by Michele Chynoweth
An ad mad is enlisted to stop a terrorist plot in a contemporary spin on the Bible story of Jonah that “will keep you riveted” (Delaware Today Magazine).
Rory Justice leads a relatively normal life as a conservative, divorced, a middle-aged executive for an ad agency. Until a deathbed wish by his father, a retired FBI agent, upends his calm world. He’s been asked to hand-deliver a sealed letter to the Las Vegas sheriff’s department. It details plans of a catastrophic act of terror: an underground nuclear bomb ready to be detonated in Sin City by a mad and ingenious band of extremists.
His instinct is to run. But seeing his mission to the end is providence. Joining forces with the FBI and police lieutenant Susan McAfree, Rory is suddenly thrust into a life for which he woefully unprepared. With only a matter of days to help uproot the insidious terrorists, and find the bomb, Rory is drawn deeper into a serpentine world of corruption, conspiracy, and impending catastrophe from which there may be no escape. And time is running out.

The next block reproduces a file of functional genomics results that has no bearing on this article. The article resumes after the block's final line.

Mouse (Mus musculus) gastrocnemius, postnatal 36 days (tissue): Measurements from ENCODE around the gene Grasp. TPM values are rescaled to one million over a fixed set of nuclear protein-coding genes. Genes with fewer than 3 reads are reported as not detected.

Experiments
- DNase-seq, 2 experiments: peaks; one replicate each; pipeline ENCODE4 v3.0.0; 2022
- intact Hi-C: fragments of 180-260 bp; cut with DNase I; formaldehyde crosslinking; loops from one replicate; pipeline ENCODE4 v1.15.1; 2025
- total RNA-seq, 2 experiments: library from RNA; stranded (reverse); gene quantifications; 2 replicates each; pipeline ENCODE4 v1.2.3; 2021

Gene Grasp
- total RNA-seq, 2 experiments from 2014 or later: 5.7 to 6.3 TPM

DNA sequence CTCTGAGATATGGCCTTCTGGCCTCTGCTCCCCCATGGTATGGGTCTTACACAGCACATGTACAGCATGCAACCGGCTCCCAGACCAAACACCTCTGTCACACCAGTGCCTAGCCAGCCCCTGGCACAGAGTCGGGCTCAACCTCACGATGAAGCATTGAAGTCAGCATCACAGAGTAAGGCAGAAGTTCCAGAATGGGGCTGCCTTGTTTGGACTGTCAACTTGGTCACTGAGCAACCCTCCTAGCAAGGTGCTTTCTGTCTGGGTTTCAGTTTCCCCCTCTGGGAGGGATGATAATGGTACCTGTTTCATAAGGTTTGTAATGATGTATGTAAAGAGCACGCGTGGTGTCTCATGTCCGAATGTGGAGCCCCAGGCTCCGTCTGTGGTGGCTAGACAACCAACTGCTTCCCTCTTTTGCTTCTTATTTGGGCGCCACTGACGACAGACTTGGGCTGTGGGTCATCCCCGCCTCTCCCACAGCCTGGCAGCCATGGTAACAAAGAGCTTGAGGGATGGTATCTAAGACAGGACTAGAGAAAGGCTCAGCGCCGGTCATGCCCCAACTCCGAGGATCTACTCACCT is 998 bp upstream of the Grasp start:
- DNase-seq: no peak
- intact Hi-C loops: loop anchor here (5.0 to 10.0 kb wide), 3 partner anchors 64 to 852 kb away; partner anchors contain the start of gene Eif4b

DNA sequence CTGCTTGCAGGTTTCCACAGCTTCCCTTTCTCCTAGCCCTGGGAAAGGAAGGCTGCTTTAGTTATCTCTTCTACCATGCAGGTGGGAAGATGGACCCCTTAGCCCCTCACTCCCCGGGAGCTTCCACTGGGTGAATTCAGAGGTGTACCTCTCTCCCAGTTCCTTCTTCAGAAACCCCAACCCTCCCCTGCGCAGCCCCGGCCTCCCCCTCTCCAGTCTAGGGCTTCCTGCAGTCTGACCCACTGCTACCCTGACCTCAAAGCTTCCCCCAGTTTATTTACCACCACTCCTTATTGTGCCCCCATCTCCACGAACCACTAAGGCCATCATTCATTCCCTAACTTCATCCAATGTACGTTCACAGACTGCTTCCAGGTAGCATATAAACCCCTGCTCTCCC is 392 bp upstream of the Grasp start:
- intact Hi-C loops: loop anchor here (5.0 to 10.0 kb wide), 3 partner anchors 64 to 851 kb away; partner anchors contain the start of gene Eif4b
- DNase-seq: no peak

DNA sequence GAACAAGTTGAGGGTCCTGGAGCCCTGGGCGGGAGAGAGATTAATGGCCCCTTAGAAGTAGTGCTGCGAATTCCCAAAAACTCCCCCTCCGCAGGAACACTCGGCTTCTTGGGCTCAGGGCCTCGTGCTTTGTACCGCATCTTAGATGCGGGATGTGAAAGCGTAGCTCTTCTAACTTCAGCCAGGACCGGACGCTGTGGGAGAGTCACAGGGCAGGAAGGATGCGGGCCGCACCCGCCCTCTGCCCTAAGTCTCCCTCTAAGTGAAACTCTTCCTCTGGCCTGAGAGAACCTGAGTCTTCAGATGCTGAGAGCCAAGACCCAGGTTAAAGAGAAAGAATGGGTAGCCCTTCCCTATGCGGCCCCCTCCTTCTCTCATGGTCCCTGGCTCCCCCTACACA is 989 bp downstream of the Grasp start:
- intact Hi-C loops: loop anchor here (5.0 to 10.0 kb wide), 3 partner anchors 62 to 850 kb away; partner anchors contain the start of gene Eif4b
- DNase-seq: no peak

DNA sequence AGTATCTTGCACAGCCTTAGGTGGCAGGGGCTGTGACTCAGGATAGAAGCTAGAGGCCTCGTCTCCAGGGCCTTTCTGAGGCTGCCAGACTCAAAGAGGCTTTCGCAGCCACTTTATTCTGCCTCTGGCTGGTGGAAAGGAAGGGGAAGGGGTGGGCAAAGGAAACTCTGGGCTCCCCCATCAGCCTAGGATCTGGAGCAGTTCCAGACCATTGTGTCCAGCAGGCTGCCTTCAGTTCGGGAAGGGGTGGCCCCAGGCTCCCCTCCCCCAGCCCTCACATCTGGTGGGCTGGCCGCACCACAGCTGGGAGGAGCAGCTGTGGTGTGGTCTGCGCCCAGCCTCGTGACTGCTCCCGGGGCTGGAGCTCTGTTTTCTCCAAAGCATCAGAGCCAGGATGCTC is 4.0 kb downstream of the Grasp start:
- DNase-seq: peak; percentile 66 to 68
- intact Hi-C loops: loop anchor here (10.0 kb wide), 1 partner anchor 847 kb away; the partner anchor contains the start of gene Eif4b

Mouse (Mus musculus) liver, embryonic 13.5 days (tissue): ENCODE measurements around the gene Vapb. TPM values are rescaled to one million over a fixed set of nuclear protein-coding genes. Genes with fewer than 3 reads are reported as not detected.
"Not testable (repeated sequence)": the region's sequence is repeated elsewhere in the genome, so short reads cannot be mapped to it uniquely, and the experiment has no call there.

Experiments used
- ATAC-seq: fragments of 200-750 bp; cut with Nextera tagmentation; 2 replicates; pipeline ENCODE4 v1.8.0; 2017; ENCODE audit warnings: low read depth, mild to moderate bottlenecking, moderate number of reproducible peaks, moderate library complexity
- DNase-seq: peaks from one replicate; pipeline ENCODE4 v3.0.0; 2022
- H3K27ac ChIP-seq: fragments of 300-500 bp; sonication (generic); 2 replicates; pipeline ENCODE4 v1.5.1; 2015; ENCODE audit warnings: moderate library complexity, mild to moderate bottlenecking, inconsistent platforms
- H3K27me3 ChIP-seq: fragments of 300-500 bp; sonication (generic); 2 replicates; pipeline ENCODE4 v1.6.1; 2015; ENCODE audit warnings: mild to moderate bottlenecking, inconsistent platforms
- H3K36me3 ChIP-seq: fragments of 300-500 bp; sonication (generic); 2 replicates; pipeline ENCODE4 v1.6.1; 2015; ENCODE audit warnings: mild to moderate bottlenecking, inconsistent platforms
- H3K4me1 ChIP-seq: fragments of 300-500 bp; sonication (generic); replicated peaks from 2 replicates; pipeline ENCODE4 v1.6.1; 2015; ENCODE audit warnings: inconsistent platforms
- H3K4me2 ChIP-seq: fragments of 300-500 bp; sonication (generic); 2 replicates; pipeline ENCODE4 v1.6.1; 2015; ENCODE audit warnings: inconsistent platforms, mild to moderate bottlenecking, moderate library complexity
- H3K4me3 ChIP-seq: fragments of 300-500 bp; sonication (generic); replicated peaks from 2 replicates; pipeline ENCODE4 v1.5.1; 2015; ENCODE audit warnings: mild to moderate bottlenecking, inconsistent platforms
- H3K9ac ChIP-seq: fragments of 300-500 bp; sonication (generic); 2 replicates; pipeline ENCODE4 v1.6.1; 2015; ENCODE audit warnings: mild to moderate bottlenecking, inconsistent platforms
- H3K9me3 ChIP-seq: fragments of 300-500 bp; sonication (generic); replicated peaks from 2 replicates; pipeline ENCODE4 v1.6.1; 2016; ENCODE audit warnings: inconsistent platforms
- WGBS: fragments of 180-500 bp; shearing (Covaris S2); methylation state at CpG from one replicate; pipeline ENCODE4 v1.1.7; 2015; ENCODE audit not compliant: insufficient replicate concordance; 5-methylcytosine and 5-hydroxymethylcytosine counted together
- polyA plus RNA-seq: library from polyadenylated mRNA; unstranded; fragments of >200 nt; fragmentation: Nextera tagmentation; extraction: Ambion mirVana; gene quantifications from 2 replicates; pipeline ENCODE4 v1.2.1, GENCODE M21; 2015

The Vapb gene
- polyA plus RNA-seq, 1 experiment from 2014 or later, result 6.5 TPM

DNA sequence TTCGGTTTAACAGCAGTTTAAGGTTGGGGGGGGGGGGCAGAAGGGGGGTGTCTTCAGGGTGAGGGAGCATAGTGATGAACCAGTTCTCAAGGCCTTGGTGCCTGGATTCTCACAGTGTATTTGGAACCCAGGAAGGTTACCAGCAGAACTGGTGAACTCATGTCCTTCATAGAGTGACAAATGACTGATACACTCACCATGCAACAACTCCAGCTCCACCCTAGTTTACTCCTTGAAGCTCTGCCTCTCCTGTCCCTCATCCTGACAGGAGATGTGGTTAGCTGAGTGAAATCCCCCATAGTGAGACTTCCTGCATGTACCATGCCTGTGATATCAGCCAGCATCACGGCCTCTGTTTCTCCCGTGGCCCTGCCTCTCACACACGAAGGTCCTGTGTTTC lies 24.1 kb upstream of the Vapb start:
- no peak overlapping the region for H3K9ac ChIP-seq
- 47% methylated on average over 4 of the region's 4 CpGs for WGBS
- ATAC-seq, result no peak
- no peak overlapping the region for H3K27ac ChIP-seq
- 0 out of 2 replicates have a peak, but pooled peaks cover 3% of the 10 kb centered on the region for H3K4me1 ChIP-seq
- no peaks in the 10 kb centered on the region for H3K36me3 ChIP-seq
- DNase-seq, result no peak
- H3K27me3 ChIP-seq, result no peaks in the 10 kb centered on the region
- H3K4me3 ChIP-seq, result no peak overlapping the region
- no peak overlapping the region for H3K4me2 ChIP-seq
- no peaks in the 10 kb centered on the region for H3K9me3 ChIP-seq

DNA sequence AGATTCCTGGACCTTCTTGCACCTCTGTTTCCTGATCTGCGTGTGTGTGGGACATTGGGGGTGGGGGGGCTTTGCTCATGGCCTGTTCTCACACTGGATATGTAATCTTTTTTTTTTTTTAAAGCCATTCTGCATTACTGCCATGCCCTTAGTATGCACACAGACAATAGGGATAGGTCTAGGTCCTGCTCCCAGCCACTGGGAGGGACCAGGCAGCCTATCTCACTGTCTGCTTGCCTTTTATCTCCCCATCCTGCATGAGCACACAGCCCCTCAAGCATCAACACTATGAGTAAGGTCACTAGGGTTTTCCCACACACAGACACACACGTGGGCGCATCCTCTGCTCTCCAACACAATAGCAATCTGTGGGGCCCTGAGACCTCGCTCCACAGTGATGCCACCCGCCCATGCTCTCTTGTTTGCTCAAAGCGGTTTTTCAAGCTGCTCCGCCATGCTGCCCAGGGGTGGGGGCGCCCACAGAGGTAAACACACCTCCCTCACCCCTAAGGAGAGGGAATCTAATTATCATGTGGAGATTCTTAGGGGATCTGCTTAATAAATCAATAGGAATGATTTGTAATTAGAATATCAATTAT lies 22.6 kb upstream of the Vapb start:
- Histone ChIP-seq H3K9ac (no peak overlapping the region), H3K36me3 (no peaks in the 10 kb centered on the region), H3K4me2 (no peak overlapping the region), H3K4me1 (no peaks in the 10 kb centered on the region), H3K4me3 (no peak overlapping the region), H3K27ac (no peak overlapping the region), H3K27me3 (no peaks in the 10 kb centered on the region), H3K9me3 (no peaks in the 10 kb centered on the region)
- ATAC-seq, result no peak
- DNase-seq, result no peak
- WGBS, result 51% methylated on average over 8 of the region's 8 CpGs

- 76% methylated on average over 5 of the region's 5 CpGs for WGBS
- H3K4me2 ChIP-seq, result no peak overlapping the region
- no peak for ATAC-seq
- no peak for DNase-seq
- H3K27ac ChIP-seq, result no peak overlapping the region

Michael S. Law on Amazon wrote:
The Runaway Prophet by Michele Chynoweth is an inspiring story that will entertain and enlighten readers. Michele Chynoweth is a master at creating powerful conflicts and the kind of suspense that makes the read even more gripping. This is a book I'll recommend to everyone looking for something thrilling and thought-provoking. - 5-STAR Review by Christian Sia, Readers Favorite International Book Awards
"...The Runaway Prophet will keep you riveted. With another novel that will put you on the edge of your seat, local author Michele Chynoweth delights again." Alexandra Karlesses, Delaware Today Magazine
John W Smith on Amazon wrote:
This is a really good story about redemption, despite how far a person falls. I especially loved the main character's internal conflict between choosing right and wrong. It seemed like a modern day story of Jonah of the Old Testament, who tried to run from his duty but found that his situation would only get worse, then would turn to make the correct decision after much tribulation. That is what I enjoyed the most.
I thoroughly enjoyed seeing the story of Jonah come to life in an unexpected way. The story flowed well, and I immediately thought about Jonah when Rory took off in the opposite direction that he was supposed to go. Of course, the title gives that away, but I liked the modern version of the beloved biblical story. It had some James Bond overtones, especially when trying to foil the nuclear weapon plot, and I found myself cheering for Rory throughout the story. I'm glad I took the time to read the novel. J.W. Kitson, author of Song of the Tree Frogs: A Novel Song of the Tree Frogs